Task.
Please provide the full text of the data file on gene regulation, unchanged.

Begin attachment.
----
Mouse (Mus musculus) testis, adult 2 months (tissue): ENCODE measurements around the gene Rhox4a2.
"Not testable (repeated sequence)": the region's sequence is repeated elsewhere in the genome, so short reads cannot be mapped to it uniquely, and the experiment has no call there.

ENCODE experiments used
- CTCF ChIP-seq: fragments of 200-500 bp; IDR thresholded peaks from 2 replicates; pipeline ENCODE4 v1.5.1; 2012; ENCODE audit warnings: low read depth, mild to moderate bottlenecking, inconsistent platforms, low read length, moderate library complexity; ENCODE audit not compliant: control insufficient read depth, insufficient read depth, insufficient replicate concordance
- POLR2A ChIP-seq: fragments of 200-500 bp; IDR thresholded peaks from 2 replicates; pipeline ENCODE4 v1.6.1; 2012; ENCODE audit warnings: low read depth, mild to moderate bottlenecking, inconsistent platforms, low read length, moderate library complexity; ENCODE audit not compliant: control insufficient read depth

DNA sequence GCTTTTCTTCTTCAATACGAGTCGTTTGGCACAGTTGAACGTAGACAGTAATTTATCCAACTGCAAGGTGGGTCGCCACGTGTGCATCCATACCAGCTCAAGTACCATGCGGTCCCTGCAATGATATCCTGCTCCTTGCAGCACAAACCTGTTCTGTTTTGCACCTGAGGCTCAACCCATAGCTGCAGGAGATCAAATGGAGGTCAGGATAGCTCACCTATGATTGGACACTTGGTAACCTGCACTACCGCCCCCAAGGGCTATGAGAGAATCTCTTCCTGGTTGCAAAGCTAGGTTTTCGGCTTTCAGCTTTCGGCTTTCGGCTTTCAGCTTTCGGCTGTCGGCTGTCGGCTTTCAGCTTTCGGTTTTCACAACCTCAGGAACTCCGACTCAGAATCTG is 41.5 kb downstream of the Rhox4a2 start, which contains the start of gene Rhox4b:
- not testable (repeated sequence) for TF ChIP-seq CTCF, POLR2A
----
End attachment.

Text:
Mouse (Mus musculus) testis, adult 2 months (tissue): ENCODE measurements around the gene Rhox4a2.
"Not testable (repeated sequence)": the region's sequence is repeated elsewhere in the genome, so short reads cannot be mapped to it uniquely, and the experiment has no call there.

ENCODE experiments used
- CTCF ChIP-seq: fragments of 200-500 bp; IDR thresholded peaks from 2 replicates; pipeline ENCODE4 v1.5.1; 2012; ENCODE audit warnings: low read depth, mild to moderate bottlenecking, inconsistent platforms, low read length, moderate library complexity; ENCODE audit not compliant: control insufficient read depth, insufficient read depth, insufficient replicate concordance
- POLR2A ChIP-seq: fragments of 200-500 bp; IDR thresholded peaks from 2 replicates; pipeline ENCODE4 v1.6.1; 2012; ENCODE audit warnings: low read depth, mild to moderate bottlenecking, inconsistent platforms, low read length, moderate library complexity; ENCODE audit not compliant: control insufficient read depth

DNA sequence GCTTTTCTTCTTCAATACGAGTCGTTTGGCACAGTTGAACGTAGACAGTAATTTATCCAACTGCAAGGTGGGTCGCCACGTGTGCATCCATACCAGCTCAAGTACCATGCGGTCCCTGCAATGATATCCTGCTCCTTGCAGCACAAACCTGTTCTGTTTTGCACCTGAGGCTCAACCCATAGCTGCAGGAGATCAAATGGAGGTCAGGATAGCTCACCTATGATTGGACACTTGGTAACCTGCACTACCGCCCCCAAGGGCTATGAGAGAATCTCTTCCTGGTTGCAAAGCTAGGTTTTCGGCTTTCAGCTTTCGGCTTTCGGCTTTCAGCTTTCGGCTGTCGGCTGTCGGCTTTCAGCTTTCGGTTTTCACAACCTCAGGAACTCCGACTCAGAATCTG is 41.5 kb downstream of the Rhox4a2 start, which contains the start of gene Rhox4b:
- not testable (repeated sequence) for TF ChIP-seq CTCF, POLR2A